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Vicissitudes of Bush Life in Australia and New Zealand

Chapter XXXVII

page 259

Chapter XXXVII.

Not desiring to make myself known to Rachel where she was, as I thought I should be able to do more for her by quietly interviewing her at her own abode, I now resolved to attempt to follow her there, wherever it might be. With this thought, I quietly remained where I was, with the determination of keeping an eye upon her until she should go out, and then to dog her steps.

For a short time she sat as I have described her, wholly disregarding the unfavourable comments of her friend on the depressing effect of the song she had just sung, for Kate evidently had not observed the stranger whose sudden entrance had caused poor Rachel to collapse so suddenly, Kate having been listening to Rachel's song with drooped head; and the entrance and exit, having all taken place in such a short space of time that she had been unaware of the circumstance until Rachel rose and in a whisper appeared to communicate it to her, and then immediately went out. On her heels I quickly followed, keeping well in her wake as she went along the street. While thus engaged, I was soon made aware that I had a companion with me on the same lay, in the person of the disguised detective; but at first disregarding this circumstance, I kept my eyes steadily fixed upon Rachel's movements.

I watched her enter several shops that were still open, as it was not yet past ten o'clock, and in which she was evidently obtaining supplies of necessary stores, and the various parcels, though all placed inside of a Maori kit, seemed to weigh a considerable amount, for she carried it with some signs of distress, judging by the frequency with which she shifted the load from shoulder to shoulder.

Always keeping well in the shade of the timber, for it was a clear moonlight night, I followed her steadily as she quitted the town, and struck off into the bush by the way of an old timber track. Pursuing this track, she kept on till it struck the bank of the river, along which there was now more difficulty in progressing owing to the tangled nature of the under-scrub, so that at times to avoid it she had occasionally to turn into the bush, where the openings, running parallel with her course, admitted of her progress by that way.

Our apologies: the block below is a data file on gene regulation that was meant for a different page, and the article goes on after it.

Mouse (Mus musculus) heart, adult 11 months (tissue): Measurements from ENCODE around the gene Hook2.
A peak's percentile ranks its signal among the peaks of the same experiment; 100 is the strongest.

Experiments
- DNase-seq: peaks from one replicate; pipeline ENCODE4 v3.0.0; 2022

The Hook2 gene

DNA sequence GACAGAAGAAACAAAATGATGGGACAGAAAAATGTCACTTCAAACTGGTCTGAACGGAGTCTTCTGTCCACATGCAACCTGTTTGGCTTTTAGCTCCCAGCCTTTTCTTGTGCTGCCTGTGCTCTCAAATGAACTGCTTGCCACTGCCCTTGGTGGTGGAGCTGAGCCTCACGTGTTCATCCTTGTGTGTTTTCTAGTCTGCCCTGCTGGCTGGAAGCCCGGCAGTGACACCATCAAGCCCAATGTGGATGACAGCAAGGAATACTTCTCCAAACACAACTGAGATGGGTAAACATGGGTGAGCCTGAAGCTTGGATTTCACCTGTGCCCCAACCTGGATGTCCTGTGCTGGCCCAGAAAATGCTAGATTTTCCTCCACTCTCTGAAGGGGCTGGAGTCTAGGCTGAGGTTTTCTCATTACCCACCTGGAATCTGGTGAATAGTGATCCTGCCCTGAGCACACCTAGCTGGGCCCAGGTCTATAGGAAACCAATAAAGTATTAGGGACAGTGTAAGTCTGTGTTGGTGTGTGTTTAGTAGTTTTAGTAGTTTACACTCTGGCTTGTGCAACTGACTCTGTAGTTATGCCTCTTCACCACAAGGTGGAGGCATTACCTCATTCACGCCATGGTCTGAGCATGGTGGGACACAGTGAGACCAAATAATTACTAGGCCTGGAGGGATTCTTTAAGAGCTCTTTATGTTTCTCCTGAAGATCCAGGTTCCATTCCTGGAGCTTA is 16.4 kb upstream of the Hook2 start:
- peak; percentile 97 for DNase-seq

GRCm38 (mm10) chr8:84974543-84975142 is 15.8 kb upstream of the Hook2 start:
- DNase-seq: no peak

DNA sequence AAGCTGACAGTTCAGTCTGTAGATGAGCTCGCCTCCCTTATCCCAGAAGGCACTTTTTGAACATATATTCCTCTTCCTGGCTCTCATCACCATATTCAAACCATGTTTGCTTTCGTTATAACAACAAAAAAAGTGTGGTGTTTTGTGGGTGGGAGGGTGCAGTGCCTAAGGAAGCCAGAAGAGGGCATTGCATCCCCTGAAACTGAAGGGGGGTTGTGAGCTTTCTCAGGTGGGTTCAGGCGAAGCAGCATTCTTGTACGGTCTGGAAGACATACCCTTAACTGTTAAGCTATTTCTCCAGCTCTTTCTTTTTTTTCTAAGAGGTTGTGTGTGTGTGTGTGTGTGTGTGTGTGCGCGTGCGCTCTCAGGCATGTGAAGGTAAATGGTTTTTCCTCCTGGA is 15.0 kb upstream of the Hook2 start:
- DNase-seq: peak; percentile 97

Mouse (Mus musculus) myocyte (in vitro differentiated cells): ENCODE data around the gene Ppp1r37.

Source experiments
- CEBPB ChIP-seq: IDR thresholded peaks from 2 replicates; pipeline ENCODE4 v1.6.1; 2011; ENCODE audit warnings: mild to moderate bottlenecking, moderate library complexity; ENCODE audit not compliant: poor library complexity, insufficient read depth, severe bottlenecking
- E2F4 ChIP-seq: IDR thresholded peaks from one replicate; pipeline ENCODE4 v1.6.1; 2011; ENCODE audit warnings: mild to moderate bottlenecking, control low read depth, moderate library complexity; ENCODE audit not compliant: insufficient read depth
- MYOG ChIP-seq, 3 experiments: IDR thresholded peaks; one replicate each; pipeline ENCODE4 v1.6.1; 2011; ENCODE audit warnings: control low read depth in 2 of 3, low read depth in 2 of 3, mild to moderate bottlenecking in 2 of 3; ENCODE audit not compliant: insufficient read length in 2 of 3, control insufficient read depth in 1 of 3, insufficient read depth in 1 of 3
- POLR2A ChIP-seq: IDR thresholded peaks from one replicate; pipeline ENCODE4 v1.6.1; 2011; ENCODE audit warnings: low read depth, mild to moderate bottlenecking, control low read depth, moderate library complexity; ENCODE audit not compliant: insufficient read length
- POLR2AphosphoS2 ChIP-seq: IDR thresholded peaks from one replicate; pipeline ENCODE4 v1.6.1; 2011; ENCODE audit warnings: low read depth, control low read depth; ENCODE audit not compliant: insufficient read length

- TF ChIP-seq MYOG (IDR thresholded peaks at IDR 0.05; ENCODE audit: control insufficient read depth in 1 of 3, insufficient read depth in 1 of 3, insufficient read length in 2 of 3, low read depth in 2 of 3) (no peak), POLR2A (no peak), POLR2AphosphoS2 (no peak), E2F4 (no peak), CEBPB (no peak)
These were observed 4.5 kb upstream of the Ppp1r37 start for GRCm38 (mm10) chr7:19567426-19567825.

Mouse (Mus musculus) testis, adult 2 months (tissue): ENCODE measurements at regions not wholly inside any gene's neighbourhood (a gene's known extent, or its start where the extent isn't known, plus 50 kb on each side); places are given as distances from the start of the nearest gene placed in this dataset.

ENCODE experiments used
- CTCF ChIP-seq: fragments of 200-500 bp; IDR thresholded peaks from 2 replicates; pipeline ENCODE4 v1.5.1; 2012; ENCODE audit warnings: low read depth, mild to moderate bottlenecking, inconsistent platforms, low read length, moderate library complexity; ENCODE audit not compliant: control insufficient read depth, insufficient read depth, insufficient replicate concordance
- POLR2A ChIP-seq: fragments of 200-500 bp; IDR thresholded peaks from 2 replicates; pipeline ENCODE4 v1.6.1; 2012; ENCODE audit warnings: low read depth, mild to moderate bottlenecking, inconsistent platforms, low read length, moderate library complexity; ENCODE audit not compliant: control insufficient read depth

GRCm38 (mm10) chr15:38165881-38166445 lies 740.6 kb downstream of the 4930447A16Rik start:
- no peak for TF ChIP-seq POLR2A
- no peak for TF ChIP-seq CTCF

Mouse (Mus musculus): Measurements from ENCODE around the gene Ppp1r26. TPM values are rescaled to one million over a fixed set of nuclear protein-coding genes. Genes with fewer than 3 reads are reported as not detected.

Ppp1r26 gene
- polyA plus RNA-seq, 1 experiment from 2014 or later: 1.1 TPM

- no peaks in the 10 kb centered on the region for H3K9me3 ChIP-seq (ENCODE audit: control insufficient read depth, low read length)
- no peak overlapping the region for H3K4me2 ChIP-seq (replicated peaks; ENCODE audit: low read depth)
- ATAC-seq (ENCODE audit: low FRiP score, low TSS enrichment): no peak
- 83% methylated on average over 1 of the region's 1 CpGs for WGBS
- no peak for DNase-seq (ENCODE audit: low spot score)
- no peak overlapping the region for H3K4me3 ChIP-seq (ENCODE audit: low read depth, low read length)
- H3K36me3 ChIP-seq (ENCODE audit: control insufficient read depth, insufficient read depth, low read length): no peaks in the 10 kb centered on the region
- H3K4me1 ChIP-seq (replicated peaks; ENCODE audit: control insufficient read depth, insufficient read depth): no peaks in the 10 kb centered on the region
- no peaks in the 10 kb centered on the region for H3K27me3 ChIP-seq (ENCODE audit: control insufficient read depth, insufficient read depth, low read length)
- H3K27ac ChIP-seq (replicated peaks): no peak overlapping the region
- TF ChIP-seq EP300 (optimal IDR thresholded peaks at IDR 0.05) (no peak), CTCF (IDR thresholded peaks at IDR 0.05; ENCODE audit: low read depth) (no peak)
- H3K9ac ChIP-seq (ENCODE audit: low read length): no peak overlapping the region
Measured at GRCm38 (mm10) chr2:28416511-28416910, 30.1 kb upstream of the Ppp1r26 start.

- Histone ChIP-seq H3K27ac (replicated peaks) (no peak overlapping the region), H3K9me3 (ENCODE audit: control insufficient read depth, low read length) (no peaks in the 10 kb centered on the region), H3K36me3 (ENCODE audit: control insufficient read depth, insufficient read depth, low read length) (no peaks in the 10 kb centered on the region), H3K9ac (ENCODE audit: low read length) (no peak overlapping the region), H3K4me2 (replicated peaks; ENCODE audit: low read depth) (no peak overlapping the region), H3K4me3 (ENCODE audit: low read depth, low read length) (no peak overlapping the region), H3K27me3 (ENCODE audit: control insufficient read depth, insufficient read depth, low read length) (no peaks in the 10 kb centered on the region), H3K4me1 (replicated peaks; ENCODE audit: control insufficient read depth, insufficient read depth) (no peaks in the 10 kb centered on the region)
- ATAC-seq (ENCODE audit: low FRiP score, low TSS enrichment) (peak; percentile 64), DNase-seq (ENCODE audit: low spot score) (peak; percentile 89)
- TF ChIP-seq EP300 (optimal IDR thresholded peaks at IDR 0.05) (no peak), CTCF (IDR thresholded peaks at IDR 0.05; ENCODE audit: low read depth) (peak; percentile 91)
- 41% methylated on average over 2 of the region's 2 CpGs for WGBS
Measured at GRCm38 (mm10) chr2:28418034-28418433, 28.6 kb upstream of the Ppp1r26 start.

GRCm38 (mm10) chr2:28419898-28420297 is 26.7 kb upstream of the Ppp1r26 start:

All this time Rachel never once turned her head to see if anyone were following her.

Suddenly turning from one of these openings in the bush, she went directly towards the river, when she almost instantly disappeared among the scrub. As I was cautiously endeavouring page 260 to follow the direction in which she had disappeared, I was suddenly joined by the detective, for till then, though both pursuing the same object, we had kept somewhat apart. Neither spoke; yet with the same instinctive thought we here paused and gazed around to take note of the appearance of the spot. This a momentary glance at once revealed. We saw that the level space where we were then standing had become narrowed by the proximity of a mountain spur, that a short way further on appeared to abut directly upon the river's bank. Between that, however, and where we then were, the ground was thickly covered with an undergrowth of tangled scrub, besides other timber. As I have said, it was among this scrub that Rachel had disappeared.